We walked around there for a little bit before heading off again, this time for Ikebukuro (another crazy entertainment/shopping district) to try just ONE last time to see the movie we had tried and failed to see three times now. We got to Ikebukuro with no problems, since it’s just a few stops away from Harajuku, but once there we realized just how difficult it was going to be to find the cinema with the incredibly vague directions google had given us. It was like walking into a mini Shibuya… but somehow, I’m still shocked, we actually managed to find our way to the right cinema (there were several). It was tucked away down one of the streets and on the 6th floor of an arcade. Our fourth try finally worked out and we walked into the movie as the previews began, and I have to say, it was SO worth it!! We saw Rurouni Kenshin (るろうに剣心) and I’ve never been a big fan of Japanese cinema before, but this movie completely changed my mind. I would have watched it twice if I could. The funny thing is, everyone was almost completely silent during the whole film, and even stayed (still completely silent!) until after the credits and the light came on. I normally do that because I like to wait for the crowd to move out, and so many movies have extra clips at the end nowadays… but I’ve never been in a theatre where every single person stays. 0_0

By the time we got out of the movie it was getting a little late, so we used the rest of our time to do a little last minute shopping/browsing around Ikebukuro. When the stores closed around 9 we swung by Hamamatsuchou to see Tokyo Tower. We didn’t have time to go up it, but the light show going on around it was worth the trip. I wish I had a photo but my camera just couldn’t handle the night shot. Maybe if I’d had a tripod, but it just turned out an orangey-yellow blob. I did at least manage to get one last photo of the shrine next to the tower. The Shrine is called Zojoji and features rows of small statues called Jizoubosatsu (地蔵菩薩  – じぞうぼさつ). They represent the souls of unborn/still born children and those wishing to pay their respects dress the statues in warm knits and bibs, and place windmills, candy and small toys around the bases.

Japan Trip Day 8

Day 8 was mostly a travel day for us, since we were heading back to Tokyo from Osaka, but we got up early in the morning and headed out to fit just a couple more things in. Our first stop was Osaka Castle. It’s a beautiful structure that pops up over the trees that surround it. I can’t imagine what it must have looked like when it was still in use; it must have been incredible!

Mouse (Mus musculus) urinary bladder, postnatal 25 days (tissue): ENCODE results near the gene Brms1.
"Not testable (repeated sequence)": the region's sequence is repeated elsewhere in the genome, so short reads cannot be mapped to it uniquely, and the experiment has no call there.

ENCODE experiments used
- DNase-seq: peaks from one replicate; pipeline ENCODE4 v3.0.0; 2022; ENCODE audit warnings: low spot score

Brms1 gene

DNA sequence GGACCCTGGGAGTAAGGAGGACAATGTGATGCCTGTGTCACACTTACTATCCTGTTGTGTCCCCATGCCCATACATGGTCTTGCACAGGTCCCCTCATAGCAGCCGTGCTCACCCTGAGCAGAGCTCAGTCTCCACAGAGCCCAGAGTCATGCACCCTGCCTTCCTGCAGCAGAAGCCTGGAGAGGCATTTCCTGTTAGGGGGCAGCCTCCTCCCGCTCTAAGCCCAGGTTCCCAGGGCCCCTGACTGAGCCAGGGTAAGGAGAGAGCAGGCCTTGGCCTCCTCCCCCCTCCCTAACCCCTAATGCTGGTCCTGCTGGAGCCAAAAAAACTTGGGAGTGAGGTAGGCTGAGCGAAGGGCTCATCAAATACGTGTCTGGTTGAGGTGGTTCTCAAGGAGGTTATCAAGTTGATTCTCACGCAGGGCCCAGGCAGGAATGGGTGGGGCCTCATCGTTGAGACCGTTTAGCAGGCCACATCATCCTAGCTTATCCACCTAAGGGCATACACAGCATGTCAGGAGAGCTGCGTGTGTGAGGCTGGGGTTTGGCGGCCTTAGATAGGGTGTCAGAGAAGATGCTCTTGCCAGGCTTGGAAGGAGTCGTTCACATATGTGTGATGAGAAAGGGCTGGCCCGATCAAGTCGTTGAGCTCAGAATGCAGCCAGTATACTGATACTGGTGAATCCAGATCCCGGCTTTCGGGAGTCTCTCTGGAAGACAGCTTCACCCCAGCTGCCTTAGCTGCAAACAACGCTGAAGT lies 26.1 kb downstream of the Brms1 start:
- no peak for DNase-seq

The interior has been turned into a museum and each level is different. There are letters written by Hideyoshi Toyotomi himself, clothing worn by the people who lived in the castle, there are even little models mixed tiny live action reenactments (they’re adorable and Lan and I were hooked for a good 30 min even though we were in a hurry). When you get to the top you can walk out onto the balcony, and the view is beautiful.

The castle was great, but the best part was when I was suddenly mobbed by a group of school kids on a field trip. A girl was saying something to me (VERY LOUD) and I couldn’t quit understand at first. It sounded as if she was asking me where the bath was (“ofuro”)… then another girl whispered something to her and she said, “Where are you from?” (again VERY LOUD). I told them I was american in english and then japanese and got a chorus of “Woooooooow!!” and clapping. They practiced their english with me a little more, telling me things they liked and disliked. One girl said, “I am Japan.” then asked to shake hands. It was so cute! I wish I could have talked to them longer but we all had to move on so I shook a couple more hands and waved bye. Lan snapped a photo of the kids while they were asking me questions.

This was the first time any kids had actually stopped to talk to me, but throughout the whole trip we’ve passed by groups of school kids on their way somewhere to a chorus of “Hello! Hello! Hello!”. Almost always little boys, and almost always sounding more like “Herro!”

So we decided we had time for just one more stop after Osaka Castle before we headed out, and it would be the Osaka Ferris Wheel. It was a quick stop; a short train ride and we ran right over and hopped in line. There was almost no one there so we got right on. The view from the top was really pretty and we got to see the whole harbor .